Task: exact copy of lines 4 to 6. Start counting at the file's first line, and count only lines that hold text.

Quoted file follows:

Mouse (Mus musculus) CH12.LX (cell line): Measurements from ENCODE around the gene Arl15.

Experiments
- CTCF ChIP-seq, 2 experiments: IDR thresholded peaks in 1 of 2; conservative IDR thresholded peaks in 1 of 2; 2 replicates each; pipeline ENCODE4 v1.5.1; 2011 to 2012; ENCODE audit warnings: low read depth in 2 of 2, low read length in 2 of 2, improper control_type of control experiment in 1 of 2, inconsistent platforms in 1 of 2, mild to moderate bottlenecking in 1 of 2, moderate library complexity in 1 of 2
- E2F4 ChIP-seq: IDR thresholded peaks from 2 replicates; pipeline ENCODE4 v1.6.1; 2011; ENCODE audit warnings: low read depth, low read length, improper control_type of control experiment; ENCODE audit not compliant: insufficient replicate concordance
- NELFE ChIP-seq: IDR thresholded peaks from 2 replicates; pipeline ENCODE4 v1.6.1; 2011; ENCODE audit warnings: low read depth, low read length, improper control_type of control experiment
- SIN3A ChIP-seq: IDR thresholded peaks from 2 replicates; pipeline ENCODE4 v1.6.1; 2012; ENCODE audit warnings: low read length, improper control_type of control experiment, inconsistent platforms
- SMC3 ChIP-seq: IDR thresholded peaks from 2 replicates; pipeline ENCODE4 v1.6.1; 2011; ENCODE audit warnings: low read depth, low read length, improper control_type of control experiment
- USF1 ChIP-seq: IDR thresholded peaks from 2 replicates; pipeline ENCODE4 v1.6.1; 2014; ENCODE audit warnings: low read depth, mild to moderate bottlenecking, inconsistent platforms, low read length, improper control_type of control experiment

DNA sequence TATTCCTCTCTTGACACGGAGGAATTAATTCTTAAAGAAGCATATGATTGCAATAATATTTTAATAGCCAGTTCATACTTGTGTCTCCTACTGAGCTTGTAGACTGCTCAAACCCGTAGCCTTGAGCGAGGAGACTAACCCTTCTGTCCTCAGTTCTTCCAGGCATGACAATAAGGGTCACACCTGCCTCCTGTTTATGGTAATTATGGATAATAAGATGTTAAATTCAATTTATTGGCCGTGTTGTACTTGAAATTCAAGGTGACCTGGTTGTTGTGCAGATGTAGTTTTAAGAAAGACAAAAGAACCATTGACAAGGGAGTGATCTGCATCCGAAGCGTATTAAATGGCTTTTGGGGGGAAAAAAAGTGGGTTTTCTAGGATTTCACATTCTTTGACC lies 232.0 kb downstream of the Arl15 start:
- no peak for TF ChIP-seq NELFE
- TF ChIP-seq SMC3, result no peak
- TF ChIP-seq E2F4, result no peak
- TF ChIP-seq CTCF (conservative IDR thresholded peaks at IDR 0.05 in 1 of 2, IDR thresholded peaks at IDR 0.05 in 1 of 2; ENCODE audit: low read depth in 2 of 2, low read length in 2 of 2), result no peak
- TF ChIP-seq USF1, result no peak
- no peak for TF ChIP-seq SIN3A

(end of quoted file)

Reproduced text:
- E2F4 ChIP-seq: IDR thresholded peaks from 2 replicates; pipeline ENCODE4 v1.6.1; 2011; ENCODE audit warnings: low read depth, low read length, improper control_type of control experiment; ENCODE audit not compliant: insufficient replicate concordance
- NELFE ChIP-seq: IDR thresholded peaks from 2 replicates; pipeline ENCODE4 v1.6.1; 2011; ENCODE audit warnings: low read depth, low read length, improper control_type of control experiment
- SIN3A ChIP-seq: IDR thresholded peaks from 2 replicates; pipeline ENCODE4 v1.6.1; 2012; ENCODE audit warnings: low read length, improper control_type of control experiment, inconsistent platforms